Wednesday, January 18, 2012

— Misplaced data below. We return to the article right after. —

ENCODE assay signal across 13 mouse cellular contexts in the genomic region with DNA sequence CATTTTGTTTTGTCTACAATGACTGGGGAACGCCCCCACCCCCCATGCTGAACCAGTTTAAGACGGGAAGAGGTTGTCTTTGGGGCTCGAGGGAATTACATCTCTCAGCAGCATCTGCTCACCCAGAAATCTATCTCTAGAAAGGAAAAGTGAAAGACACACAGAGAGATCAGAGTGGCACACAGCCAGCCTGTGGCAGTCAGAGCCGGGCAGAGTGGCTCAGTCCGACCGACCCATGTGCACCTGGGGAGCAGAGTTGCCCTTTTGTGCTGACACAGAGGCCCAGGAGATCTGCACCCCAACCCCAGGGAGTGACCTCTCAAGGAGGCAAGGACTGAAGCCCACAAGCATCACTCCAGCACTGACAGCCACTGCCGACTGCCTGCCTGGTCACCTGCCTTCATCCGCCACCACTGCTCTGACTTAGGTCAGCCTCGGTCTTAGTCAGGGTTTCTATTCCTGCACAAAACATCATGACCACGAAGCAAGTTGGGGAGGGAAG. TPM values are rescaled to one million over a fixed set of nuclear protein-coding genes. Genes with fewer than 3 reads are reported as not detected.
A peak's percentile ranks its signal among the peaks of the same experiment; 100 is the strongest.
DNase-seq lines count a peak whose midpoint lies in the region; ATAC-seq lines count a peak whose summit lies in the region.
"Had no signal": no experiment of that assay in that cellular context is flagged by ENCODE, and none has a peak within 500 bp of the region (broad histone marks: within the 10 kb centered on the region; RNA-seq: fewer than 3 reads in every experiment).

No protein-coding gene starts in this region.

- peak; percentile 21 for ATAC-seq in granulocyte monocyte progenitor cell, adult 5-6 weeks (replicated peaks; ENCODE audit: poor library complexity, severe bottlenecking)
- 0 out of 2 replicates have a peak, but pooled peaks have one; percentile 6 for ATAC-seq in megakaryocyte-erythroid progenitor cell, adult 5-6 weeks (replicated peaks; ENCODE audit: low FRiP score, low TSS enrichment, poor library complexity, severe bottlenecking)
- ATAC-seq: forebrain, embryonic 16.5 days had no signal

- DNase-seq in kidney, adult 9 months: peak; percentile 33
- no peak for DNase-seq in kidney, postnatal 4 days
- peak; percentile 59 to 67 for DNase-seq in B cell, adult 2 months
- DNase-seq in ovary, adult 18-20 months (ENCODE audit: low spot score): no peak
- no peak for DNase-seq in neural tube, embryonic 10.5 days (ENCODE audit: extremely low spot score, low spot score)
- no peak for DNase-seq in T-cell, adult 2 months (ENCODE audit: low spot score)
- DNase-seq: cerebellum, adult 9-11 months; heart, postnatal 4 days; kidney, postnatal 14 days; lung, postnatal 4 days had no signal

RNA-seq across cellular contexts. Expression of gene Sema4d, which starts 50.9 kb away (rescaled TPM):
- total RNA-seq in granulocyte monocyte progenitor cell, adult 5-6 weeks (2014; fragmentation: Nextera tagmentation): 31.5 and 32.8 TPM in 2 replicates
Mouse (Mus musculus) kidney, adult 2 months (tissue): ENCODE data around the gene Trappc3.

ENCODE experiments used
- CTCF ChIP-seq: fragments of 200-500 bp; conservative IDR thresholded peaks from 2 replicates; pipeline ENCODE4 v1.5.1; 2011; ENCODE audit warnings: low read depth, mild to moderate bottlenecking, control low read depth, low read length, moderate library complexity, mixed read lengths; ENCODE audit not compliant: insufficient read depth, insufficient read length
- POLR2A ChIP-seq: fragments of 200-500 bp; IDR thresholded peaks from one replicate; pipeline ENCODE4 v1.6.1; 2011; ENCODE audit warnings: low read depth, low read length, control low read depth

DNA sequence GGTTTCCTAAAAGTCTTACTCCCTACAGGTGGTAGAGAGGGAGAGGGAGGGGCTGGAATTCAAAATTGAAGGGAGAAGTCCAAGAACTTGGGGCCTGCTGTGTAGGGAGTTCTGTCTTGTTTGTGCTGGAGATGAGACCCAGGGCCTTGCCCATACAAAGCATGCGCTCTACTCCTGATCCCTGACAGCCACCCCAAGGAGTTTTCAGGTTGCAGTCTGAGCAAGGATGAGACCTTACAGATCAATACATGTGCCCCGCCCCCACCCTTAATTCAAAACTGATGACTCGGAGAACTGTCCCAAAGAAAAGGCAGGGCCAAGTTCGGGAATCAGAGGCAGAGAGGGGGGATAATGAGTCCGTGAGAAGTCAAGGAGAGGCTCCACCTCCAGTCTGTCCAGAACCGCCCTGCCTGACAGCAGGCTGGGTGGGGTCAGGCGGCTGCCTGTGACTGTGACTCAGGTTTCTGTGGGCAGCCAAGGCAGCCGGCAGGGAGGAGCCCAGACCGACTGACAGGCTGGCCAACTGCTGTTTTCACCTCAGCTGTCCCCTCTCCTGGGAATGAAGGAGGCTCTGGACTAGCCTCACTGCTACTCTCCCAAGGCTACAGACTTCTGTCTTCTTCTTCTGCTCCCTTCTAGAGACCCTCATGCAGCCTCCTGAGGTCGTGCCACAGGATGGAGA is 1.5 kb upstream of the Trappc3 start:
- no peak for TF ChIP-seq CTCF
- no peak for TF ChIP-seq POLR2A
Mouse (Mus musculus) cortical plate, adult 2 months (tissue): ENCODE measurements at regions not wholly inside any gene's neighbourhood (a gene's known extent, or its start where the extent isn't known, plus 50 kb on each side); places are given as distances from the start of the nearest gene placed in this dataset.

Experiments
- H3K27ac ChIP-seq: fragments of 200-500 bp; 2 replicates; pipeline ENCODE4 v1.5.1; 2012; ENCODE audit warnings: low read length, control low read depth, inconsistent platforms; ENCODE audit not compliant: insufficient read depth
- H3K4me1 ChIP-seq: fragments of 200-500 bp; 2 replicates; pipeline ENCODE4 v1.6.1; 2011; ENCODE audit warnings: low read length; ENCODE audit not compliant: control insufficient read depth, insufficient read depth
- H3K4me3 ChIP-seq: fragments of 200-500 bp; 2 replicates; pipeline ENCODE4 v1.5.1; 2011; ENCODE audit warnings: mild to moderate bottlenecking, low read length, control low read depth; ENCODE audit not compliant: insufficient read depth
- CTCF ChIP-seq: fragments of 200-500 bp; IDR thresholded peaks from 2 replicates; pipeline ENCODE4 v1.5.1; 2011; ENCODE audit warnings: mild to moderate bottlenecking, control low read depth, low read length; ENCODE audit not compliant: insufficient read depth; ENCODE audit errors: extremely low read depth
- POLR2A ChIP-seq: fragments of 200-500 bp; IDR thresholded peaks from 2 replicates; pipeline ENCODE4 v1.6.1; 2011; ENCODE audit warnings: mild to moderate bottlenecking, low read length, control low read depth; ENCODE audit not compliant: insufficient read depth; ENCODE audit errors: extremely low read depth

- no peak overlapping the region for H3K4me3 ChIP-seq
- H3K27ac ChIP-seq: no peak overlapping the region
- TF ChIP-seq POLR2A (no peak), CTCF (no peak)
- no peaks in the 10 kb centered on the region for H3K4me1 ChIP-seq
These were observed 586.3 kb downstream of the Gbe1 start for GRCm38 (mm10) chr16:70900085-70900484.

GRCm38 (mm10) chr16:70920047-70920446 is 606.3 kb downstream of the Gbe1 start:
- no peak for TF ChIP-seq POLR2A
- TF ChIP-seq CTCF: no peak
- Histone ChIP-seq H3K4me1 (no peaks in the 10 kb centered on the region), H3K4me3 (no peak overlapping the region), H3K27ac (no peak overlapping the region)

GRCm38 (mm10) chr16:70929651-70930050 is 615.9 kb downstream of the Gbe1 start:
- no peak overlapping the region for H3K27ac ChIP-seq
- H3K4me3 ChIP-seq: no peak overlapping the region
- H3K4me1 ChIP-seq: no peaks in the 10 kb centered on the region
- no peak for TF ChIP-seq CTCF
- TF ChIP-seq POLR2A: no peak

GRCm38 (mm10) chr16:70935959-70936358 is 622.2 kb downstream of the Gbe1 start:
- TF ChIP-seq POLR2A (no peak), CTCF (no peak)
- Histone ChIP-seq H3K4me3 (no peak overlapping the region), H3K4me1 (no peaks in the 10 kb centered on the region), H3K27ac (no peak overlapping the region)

Language is a recurring theme in my musings and my work. It seems so permanent, and yet it is ever shifting and transforming itself to serve our changing culture. In my own lifetime, I've done writing in print and in script, as letters to penpals, as folded up mashnotes and slambooks, on typewriters, then typewriters that could erase (!), on computer word processors to be printed out, never mind print-outs, send it electronically, or by phone, why not just call, or video chat, but a quick text message will suffice. Each form alters how we think, as we try to communicate. Someone told me schools no longer teach cursive writing; can that be true? Writing by hand uses different parts of the brain than typing. An the fluid lines of script take the mind down different paths than rigid printing, I suspect. Composing thoughts through a keyboard (and lately, a touchscreen) has required some learning and adapting from me. Practice does make a significant difference, even from blogging. I have thought that our increasing use of texting and facebook-messaging, instead of calling and hearing someone's voice, was a change away from how things were, and perhaps a major change for our culture. But talking by phone is also a short-lifed anomaly. It has been only a little over a century since the invention of the telephone. And what did we use before then? Letters. (And talking in person, of course, but that's not really what this is all about.) Is texting and email moving us back closer to the way we used to communicate? Or has it changed everything? There is much more to this topic to still uncover.